chapter  14
Quizzes
Pages 24

The easiest way to write a quiz program is to use questions that have a multiple choice answer. The advantage of using multiple choice is that any answer the user gives is either definitely wrong or definitely right. There is no ambiguity. Computer programs hate ambiguity. The problem is that the quiz compilers are required to create the alternative different answers, which adds to their work. Free-text input is prone to errors. A quiz that allows free-text input for the answers must have answers that are very easy to input. Numerical answers are the least prone to error. If the answer is ‘3’, how do you respond to an answer of ‘three’? Both answers are correct but if the code is checking for ‘3’ and finds ‘three’ then the player could easily be marked wrong. Free-text input is very demanding to code; you must mark as correct many answers that are incorrectly spelt. But how do you allow for that? One way is to compare the player’s answer with the correct answer using a table of allowed, wrongly spelt answers. However you approach it, the problem is complex and can result in ‘obvious’ wrong answers being marked correct and vice versa. In this chapter we are therefore only going to consider the multiple choice option. In the database of quiz questions we will keep the correct answer and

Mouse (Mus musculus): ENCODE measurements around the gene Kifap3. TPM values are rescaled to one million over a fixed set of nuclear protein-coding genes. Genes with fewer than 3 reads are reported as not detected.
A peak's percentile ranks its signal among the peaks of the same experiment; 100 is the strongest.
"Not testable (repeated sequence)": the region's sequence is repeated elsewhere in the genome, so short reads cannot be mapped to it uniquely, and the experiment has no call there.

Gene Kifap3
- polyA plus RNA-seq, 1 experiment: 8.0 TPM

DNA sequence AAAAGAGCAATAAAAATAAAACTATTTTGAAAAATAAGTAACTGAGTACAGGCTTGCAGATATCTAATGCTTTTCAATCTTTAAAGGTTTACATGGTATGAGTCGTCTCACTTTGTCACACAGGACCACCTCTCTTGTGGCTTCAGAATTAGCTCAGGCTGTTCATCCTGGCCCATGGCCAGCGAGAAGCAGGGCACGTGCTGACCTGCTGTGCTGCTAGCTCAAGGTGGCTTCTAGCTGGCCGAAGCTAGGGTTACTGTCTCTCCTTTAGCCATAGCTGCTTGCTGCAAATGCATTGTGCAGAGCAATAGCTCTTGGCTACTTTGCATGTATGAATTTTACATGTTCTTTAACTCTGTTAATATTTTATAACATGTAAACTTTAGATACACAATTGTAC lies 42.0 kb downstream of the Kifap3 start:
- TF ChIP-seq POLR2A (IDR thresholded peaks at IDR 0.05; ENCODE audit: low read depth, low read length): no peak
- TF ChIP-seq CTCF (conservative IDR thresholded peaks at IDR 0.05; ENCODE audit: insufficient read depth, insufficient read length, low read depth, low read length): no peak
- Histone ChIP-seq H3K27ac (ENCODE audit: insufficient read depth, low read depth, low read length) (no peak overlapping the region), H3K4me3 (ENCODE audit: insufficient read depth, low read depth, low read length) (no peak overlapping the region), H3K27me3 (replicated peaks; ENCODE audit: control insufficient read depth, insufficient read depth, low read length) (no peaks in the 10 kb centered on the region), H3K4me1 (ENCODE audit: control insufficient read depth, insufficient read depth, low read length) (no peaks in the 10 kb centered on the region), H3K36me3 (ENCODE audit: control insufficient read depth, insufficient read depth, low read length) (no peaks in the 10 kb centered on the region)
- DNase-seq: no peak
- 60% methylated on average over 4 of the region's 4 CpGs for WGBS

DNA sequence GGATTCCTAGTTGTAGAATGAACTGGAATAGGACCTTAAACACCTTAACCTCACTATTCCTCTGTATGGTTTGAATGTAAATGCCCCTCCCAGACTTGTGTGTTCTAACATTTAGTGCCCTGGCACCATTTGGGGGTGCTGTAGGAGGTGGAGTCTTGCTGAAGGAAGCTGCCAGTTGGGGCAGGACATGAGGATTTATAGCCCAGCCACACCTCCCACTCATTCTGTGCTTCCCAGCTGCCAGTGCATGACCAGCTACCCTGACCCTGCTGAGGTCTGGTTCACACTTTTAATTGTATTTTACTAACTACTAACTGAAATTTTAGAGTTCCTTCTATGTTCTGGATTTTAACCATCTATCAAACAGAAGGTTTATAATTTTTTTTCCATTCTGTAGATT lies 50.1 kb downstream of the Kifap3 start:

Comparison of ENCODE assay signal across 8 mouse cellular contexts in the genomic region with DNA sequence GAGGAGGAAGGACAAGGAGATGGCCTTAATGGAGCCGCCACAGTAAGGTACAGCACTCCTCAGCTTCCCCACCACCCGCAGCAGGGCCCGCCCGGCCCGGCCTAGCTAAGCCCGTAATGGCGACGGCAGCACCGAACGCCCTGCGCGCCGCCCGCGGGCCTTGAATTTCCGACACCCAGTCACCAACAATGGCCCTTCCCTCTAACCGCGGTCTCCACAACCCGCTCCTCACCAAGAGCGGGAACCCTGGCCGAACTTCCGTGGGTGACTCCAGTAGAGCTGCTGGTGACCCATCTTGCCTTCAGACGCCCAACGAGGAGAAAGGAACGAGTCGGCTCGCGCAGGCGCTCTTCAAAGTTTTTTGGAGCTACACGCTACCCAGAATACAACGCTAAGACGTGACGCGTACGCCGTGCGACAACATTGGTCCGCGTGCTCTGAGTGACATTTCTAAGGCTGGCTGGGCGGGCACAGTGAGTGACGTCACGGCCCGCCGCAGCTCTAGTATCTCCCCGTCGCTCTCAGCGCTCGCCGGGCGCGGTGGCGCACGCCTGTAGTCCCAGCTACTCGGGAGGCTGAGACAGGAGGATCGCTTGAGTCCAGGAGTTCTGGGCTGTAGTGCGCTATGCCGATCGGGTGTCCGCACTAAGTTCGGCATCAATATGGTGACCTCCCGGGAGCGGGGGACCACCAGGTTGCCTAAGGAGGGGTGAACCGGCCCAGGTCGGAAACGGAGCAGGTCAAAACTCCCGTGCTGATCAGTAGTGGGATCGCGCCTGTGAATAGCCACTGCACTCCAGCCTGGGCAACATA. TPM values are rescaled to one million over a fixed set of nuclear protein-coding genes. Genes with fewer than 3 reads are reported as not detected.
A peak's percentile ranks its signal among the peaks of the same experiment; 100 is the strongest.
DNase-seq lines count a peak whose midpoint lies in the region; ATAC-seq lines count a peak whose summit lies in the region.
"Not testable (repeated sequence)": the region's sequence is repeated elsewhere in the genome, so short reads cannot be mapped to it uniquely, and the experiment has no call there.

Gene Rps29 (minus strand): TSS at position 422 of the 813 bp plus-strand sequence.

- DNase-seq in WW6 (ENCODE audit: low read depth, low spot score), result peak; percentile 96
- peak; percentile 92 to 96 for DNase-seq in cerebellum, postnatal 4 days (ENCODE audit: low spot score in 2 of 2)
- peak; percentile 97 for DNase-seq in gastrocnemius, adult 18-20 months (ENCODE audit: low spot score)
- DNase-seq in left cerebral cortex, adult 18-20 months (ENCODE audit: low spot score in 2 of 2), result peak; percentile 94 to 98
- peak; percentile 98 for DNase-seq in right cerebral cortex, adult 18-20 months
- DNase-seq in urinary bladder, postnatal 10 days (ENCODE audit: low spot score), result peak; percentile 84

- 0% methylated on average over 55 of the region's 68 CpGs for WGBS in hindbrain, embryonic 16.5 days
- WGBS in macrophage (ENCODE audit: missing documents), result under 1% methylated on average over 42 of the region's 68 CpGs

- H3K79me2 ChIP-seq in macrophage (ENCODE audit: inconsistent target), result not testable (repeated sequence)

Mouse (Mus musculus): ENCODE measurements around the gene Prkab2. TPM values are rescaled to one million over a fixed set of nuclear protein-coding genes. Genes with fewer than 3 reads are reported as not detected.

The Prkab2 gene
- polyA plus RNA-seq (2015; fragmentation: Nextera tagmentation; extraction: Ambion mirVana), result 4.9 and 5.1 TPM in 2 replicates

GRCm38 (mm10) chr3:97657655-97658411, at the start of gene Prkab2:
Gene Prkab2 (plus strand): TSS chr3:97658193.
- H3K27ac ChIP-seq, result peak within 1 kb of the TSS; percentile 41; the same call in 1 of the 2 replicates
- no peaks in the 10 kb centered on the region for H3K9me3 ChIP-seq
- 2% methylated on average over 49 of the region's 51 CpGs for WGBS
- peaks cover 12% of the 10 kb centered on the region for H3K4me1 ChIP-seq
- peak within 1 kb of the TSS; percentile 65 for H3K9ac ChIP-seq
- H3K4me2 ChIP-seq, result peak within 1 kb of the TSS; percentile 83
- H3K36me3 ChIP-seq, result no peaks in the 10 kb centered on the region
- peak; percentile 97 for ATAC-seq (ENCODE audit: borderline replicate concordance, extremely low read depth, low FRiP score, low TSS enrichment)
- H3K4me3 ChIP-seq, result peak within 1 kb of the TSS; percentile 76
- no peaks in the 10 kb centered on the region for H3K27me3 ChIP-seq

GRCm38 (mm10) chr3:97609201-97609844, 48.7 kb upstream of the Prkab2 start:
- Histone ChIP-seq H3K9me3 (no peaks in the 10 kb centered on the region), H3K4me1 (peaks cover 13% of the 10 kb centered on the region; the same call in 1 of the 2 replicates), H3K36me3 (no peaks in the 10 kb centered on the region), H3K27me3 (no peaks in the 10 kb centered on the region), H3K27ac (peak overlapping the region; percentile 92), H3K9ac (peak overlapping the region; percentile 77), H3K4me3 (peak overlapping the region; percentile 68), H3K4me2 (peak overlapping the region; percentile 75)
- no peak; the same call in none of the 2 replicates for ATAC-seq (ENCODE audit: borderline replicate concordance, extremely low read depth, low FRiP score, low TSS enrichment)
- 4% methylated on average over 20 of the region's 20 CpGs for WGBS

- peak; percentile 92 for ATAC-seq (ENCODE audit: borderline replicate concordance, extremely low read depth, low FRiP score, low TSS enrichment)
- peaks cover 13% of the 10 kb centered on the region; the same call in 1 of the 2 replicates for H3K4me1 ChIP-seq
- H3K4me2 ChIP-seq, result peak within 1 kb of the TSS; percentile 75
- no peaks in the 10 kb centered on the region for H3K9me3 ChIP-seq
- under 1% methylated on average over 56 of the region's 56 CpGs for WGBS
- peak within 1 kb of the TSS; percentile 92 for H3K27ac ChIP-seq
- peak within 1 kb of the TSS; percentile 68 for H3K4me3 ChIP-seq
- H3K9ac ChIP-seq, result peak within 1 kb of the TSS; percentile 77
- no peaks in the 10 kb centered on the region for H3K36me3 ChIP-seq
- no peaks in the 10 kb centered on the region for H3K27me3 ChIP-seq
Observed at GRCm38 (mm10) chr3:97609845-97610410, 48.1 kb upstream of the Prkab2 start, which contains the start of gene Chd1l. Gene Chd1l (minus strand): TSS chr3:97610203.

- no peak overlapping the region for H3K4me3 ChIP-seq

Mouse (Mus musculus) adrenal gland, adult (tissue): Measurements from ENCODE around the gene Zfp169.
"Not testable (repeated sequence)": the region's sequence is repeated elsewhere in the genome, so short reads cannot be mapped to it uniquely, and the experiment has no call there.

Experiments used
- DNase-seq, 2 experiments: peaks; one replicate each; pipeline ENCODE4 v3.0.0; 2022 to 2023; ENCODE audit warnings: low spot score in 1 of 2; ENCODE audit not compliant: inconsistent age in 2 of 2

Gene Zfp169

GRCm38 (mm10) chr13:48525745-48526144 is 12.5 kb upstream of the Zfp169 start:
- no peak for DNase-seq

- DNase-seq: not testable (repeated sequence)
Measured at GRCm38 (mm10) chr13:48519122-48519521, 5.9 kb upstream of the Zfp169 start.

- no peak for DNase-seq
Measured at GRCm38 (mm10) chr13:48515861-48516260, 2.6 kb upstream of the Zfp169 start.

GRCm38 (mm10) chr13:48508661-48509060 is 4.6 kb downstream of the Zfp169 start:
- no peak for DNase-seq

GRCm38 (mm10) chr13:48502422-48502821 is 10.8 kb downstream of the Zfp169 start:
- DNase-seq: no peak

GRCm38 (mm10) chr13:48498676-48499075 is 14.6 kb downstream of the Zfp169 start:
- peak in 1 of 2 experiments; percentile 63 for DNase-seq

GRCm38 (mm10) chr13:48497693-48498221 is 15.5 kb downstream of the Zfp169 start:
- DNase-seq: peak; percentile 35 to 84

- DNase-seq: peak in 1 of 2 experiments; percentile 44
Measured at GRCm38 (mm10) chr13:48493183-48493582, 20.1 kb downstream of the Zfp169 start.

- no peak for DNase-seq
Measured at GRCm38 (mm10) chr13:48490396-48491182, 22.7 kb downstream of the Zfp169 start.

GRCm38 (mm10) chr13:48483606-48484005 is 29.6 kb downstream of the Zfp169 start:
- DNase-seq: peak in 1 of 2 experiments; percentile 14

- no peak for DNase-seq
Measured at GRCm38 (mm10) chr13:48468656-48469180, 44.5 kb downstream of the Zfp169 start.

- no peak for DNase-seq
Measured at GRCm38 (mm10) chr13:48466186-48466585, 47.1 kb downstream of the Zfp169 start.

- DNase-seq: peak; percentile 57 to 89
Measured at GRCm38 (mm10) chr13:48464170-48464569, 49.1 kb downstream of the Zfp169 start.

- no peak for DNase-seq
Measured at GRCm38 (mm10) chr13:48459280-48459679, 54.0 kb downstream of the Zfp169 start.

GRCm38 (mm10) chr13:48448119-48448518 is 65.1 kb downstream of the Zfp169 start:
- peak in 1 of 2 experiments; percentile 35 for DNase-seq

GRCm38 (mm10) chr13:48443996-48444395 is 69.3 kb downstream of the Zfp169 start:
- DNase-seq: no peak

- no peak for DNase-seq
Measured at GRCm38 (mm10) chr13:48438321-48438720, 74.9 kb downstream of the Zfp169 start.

Databases come in many shapes and forms. In this chapter we will concentrate on using SQL Server. This is a relational database management system for Windows NT servers. If you intend to do much work using SQL Server then you will need to get a copy of the developer edition. Unfortunately, this costs about the same as a copy of

Flash, although a trial evaluation version is available. A simpler alternative is to use an Access-based database and much of the material in this chapter applies to both databases. The major difference between the two options is in the way the server implements the database access. The SQL Server route is much more flexible and results in a smoother experience for the users. In the end, the cost

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Figure 14.1 SQL Server Enterprise Manager.